All posts filed under: Italy

Sweet diversity: Conegliano Valdobbiadene Prosecco Superiore DOCG

The smoothness of the driving experience has changed. Now when you sit in a new car you can’t feel anything mechanical beneath you. You glide. The machine has disappeared from the experience. What is working to get you on the road has been computerised. Except for at the other end, say, when inside a Lamborghini. That’s when you are so close to the ground you can feel every pebble of tar on the road. The reduction of dosage in sparkling wine reminds me of this: when you take away sugar from sparkling, part of the process of making sparkling wine, you lose the glide. Every crenulation of the road can be felt. Is zero dosage giving us the Lamborghini-effect for sparkling wines? Or is it more like a bumpy Model T Ford with hard metal seats? At a recent tasting of the Conegliano Valdobbiadene DOCG in London, we compared the wines, starting at zero dosage, increasing in Residual Sugar as the tasting progressed. Sweet Somethings The zero dosage wines are mostly sold in Italy (about …

Sea change in Maremma: a dinner with Podere Sapaio Bolgheri DOC

Let’s be upfront, there have been a few Sassicaia wannabes when it comes to Bolgheri DOC: ambitious wines made with high extraction, high alcohol and a high use of new oak – and lashings of Merlot. Although, only established in 1999, Podere Sapaio could not be mistaken as just another one of these wines.  Attending a dinner hosted by Walter Speller, and tasting through a vertical of Podere Sapaio’s past vintages, I tasted a winery that has been allowed to develop and experiment rather than be another cookie-cutter super Tuscan. Before we turn to their main wines – Volpolo and Sapaio – here is a wild card wine to give you an insight of the owner’s open philosophy. Not many wineries in this area are experimenting with orange wines made of Ansonica (Inzolia) and aged in amphora.  But back to the main story – the reds. Bolgheri DOC is a relatively new region, coming to prominence in the 1990s on the back of a string of excellent Sassacaia releases, and wineries piled into the area to take …

Enter the Jewellery Box: Brunello di Montalcino Subzones

From 1869, up until the end of World War II, there was only one ‘brunello’ in Montalcino and that was Biondi-Santi’s brunello. In the space of 57 years they produced only four vintages (1888, 1891, 1925, 1945). For the lucky ones, life was simple and the choice was made for you. Today, the wine market is complex and more accessible than ever. With so much information at our fingertips, everything has become easier. Everything, that is, except choosing: the number of producers of Brunello di Montalcino DOCG has grown exponentially. In 1960, it was 11 producers; in 2012, it was 258.  Is there a way to help the wine buyer understand a region with so much growth but little organisation? The pros and cons of subzones were recently debated at a Symposium of nine Brunello di Montalcino producers held at 67 Pall Mall in London. Brought together by Walter Speller, who explained to the producers, as much as the audience of trade and press, “These are top class producers, bringing it forward… sometimes you need to rock the …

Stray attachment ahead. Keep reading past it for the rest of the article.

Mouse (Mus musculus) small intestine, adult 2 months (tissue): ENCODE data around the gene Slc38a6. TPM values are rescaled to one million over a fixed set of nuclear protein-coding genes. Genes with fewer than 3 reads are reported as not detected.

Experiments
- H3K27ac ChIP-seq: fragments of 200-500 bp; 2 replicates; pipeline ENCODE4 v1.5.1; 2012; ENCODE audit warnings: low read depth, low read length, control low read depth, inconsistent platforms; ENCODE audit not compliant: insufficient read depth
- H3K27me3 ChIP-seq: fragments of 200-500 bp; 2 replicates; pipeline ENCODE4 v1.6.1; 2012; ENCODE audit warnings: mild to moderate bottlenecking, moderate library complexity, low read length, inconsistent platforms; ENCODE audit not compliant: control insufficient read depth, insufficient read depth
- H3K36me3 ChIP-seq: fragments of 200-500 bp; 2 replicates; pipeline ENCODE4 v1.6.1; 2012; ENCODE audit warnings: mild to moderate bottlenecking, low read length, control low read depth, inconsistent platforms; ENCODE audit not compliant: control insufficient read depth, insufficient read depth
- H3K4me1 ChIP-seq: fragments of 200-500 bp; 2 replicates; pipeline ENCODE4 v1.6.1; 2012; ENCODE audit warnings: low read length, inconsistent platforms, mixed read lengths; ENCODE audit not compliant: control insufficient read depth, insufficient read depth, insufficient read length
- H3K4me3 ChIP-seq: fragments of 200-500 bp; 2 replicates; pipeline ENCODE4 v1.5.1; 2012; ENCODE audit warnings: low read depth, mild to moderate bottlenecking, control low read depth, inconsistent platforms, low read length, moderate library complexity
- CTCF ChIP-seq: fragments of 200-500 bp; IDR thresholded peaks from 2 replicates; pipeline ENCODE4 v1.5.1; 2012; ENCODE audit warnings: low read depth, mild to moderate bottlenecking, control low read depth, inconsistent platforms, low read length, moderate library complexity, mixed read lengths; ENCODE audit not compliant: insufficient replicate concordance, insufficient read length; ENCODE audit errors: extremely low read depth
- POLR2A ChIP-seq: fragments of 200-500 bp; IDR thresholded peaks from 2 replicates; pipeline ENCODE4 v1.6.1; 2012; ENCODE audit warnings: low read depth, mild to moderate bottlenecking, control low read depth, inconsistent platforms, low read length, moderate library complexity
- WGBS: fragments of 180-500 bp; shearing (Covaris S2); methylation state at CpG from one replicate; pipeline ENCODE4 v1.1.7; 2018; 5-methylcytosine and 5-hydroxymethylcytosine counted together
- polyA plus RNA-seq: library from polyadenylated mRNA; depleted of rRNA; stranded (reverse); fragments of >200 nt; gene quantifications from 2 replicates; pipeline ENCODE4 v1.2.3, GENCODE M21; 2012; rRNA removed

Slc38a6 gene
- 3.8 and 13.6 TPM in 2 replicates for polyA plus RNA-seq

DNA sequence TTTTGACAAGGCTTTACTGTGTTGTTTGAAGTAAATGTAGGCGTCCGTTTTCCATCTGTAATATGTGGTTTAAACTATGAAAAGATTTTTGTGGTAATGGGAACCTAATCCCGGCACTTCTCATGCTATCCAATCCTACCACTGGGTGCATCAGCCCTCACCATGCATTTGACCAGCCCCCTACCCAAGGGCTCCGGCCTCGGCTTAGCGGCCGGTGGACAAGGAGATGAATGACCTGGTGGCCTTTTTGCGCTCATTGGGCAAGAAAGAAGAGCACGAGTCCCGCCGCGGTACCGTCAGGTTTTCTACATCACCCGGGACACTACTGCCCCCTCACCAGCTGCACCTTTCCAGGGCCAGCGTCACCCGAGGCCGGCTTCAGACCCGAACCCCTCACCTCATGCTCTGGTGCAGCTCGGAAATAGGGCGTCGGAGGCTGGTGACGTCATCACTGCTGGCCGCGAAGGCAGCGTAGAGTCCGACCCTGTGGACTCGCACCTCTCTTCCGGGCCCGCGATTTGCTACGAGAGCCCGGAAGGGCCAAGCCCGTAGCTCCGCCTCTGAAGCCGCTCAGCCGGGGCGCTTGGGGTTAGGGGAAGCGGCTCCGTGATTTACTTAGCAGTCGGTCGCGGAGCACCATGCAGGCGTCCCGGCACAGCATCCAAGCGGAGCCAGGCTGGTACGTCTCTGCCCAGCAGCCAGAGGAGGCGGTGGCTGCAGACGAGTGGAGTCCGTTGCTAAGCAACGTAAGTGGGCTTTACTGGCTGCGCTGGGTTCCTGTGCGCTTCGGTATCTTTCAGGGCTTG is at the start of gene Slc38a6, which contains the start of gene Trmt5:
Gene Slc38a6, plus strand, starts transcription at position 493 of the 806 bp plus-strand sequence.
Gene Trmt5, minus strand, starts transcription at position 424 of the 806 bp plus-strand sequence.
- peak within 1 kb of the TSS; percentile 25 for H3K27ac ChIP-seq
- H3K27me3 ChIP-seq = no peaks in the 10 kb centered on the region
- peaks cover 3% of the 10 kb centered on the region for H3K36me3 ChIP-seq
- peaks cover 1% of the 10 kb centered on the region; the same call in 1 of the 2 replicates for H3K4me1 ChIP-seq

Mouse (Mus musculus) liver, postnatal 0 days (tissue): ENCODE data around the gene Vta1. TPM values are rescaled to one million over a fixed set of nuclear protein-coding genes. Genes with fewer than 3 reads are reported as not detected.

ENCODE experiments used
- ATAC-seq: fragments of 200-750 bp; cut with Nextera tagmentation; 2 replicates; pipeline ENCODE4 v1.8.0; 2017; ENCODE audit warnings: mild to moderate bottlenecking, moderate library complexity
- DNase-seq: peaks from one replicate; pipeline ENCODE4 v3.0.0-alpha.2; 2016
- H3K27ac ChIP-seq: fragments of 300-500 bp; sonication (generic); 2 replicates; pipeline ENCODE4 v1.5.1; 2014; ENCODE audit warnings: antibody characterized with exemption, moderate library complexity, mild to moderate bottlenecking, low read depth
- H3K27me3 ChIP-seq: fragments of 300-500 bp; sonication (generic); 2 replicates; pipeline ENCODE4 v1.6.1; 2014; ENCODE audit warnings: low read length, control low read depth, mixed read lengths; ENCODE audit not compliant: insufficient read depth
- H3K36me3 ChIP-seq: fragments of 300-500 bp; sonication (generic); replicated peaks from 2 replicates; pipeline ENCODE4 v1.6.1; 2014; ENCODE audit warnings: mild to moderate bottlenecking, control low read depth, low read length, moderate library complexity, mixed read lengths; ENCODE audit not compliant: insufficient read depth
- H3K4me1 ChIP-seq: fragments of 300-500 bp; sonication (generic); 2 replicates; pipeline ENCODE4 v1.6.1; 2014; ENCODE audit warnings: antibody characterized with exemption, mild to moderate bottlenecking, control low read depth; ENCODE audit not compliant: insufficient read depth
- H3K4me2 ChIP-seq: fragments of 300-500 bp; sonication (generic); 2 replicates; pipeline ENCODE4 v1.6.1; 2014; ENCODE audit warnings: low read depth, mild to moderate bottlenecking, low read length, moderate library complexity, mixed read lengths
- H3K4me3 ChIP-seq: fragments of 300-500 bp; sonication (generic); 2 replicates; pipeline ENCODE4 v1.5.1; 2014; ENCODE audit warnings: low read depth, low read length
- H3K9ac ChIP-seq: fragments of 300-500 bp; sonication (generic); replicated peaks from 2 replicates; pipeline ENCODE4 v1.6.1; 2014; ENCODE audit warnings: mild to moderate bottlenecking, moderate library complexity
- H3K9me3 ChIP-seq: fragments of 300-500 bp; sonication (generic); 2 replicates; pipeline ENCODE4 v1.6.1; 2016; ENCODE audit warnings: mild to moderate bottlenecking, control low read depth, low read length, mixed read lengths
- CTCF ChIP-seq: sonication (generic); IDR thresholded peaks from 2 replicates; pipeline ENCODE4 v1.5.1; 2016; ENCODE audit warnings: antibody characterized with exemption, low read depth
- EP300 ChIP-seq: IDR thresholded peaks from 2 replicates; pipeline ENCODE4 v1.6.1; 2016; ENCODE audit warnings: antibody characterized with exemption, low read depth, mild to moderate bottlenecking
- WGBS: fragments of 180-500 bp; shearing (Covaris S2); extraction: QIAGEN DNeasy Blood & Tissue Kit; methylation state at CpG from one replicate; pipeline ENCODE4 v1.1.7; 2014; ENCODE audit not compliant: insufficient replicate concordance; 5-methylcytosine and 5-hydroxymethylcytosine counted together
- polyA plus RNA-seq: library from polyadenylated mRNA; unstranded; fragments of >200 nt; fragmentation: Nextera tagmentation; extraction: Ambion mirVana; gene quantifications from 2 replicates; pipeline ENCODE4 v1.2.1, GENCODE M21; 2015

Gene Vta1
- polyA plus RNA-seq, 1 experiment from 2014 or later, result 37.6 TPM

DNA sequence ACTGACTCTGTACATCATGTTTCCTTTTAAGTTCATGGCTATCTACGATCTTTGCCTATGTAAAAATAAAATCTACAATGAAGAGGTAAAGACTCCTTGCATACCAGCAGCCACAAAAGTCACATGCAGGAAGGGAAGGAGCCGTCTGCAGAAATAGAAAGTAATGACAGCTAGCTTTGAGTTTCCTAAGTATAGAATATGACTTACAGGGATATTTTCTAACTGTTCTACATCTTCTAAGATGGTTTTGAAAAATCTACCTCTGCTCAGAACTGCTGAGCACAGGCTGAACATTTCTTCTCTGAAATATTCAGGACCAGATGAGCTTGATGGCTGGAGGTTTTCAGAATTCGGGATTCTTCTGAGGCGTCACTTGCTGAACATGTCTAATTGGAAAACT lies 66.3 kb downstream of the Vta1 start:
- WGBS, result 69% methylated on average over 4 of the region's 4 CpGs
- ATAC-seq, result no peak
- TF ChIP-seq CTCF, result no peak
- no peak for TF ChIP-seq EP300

Viva Vermentino di Gallura DOCG

With most of my days spent in front of a screen lately – for work and study – it felt great to be back amongst the vines. This time in Sardinia. After judging at the Concorso Enologico Nazionale “Vermentino” alongside the very talented, Susan Hulme MW, we visited the only DOCG on the island: Vermentino di Gallura DOCG.  About Vermentino di Gallura DOCG A little bit of background. Vermentino is grown across Sardinia, but the grapes used for the production of Vermentino di Gallura DOCG must come from the territory of Gallura, in the north of the island, which includes the municipalities: Aggiues, Aglientu, Arzachena, Badesi, Berchidda, Bortigiadas, Budoni, Calangianus, Golfo Aranci, Loiri Porto San Paolo, Luogosanto, Luras, Monti, Olbia, Oschiri, Palau, S. Antonio di Gallura, S. Teodoro, S. Teresa di Gallura, Telti, Tempio Pausania, Trinita d’Agultu, in the Province of Olbia-Tempio, and Viddalba in the Province of Sassari.  This is quite a list. Yet Sardinia is an island with a long viticultural history. The Sardinian people I met had an intense sense of their locality and …

Ben Ryé Passito di Pantelleria

Passito di Pantelleria Ben Ryé, Donnafugata at The Modern Pantry, London